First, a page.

First things first: happy Pride Month to any and all LGBTQIA readers! I’m glad you’re here, “here” meaning both “here at this blog” and “here in the world at general.” Last night right after I finished Book #3 for this post, I realized that, quite by happy accident, all of the books I finished this week had at least one main character that was part of the LGBTQIA community, which is a cool little coincidence!
All of these books were un-putdownable and I’m not going to waste any more time up babbling up here because we have some great books to babble about instead!
Exit West – Mohsin Hamid
I read this book in two sittings because I was so swept away by the gorgeous sentences, compelling characters, and a premise illustrated with the perfect amount of detail. Nadia and Saeed, Hamid’s main characters, [WHICH, like, don’t think that I didn’t think about those also being the names of characters on the television show Lost (albeit with a different spelling) because I TOTALLY DID] meet and begin to fall in love as unrest and instability in their [unnamed] city grows. Meanwhile, mysterious “doors” are popping up around the world, granting access from continent to continent, hemisphere to hemisphere.
The premise is carried off with subtlety and thoughtfulness — it’s not a puzzlebox and you never find out why or how these doors came to exist. That’s not a spoiler; it’s pretty evident from the first couple chapters that the “how” is not the point, as the narrative instead explores this concept that the universe will find a way to open itself to refugees, even if its people and policies won’t. Amidst that concept, Hamid also explores questions that include (but are in no way limited to!): What does it mean to be “from” a place, and how does leaving that place impact your identity? What does love look like in a time of chaos and how does it shift?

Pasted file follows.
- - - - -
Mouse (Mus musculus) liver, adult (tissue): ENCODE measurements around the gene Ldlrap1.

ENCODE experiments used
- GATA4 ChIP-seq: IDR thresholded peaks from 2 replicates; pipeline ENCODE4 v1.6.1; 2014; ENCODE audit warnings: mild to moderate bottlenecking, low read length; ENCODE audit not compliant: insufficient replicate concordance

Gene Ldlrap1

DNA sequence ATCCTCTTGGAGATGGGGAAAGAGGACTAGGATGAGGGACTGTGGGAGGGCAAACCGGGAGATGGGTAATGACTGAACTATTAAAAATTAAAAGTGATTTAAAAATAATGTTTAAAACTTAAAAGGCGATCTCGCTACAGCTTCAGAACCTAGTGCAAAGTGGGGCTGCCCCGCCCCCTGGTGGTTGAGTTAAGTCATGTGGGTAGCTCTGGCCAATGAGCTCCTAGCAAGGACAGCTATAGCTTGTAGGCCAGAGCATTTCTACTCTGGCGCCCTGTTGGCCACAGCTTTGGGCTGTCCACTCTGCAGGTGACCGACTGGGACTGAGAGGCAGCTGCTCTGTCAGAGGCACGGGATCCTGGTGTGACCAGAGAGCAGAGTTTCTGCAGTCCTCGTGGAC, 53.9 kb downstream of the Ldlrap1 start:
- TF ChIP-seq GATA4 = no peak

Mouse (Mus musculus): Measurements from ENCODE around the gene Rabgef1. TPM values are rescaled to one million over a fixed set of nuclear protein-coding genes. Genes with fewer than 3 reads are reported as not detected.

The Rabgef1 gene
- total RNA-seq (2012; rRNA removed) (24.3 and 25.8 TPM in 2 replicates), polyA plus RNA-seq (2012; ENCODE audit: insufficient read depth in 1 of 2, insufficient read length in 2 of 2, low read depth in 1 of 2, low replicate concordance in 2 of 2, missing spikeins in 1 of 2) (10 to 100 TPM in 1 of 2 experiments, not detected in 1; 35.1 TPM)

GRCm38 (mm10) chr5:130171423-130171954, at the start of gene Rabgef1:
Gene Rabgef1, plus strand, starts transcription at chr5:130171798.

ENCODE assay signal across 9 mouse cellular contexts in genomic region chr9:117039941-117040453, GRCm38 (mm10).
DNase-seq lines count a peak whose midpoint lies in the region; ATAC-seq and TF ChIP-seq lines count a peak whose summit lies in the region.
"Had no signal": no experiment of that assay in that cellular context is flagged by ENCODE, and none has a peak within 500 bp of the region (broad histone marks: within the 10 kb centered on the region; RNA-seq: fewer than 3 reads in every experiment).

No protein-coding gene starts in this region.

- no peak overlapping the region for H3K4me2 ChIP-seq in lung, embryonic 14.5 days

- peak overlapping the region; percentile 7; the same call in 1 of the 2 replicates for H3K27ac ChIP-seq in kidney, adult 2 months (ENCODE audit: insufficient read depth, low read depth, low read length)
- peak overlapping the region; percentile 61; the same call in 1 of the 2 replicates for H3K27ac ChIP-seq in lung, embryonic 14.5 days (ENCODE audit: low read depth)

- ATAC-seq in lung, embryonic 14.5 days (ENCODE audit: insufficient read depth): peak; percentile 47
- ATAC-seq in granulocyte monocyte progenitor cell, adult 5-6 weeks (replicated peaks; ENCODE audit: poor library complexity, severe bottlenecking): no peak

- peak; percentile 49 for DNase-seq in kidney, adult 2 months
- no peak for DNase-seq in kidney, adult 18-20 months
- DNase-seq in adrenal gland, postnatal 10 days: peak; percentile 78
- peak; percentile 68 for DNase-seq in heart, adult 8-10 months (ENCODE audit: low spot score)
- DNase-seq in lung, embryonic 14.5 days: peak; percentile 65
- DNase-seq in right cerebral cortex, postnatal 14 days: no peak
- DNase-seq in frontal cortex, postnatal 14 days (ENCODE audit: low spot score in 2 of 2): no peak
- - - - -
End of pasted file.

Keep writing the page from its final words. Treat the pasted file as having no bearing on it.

Also, it’s kind of a short read! So if you think you don’t have time for a beautifully written magical-realism-refugee-love-story, good news! You definitely do!
Would You Rather: A Memoir of Growing Up and Coming Out – Katie Heaney
Folks, all of this week’s books really grabbed me. I couldn’t put this memoir down, and then my roommate started reading it and she couldn’t put it down, because Heaney is such an engaging, funny, thoughtful writer that you just want to keep reading her reflections and portrayals of her own life and then sit and think forever about how seen you just felt.
[Sidebar: I feel like I use the word “thoughtful” a LOT on this blog, but as an enneagram 5 that’s probably actually one of the HIGHEST COMPLIMENTS I COULD GIVE so I’m just gonna keep on doing it.]
Heaney wrote a book a few years ago called Never Have I Ever: My Life So Far Without a Date about her (humorously portrayed) challenges and struggles dating men. I loved that book a lot and held it very close to my heart, so when I heard about this book, I was very happy for her, and also…a little nervous for myself. I knew, of course, that the experiences of a writer, even a writer whose book I had related to very much, were not a reflection on the experiences of the reader and blah blah blah and you shouldn’t be too invested in mapping your own experiences onto the crafted portrayal of a memoirist’s experiences. I guess what I was nervous about was feeling silly or dumb for feeling so connected to a portrayal of an experience that wasn’t quite the whole story.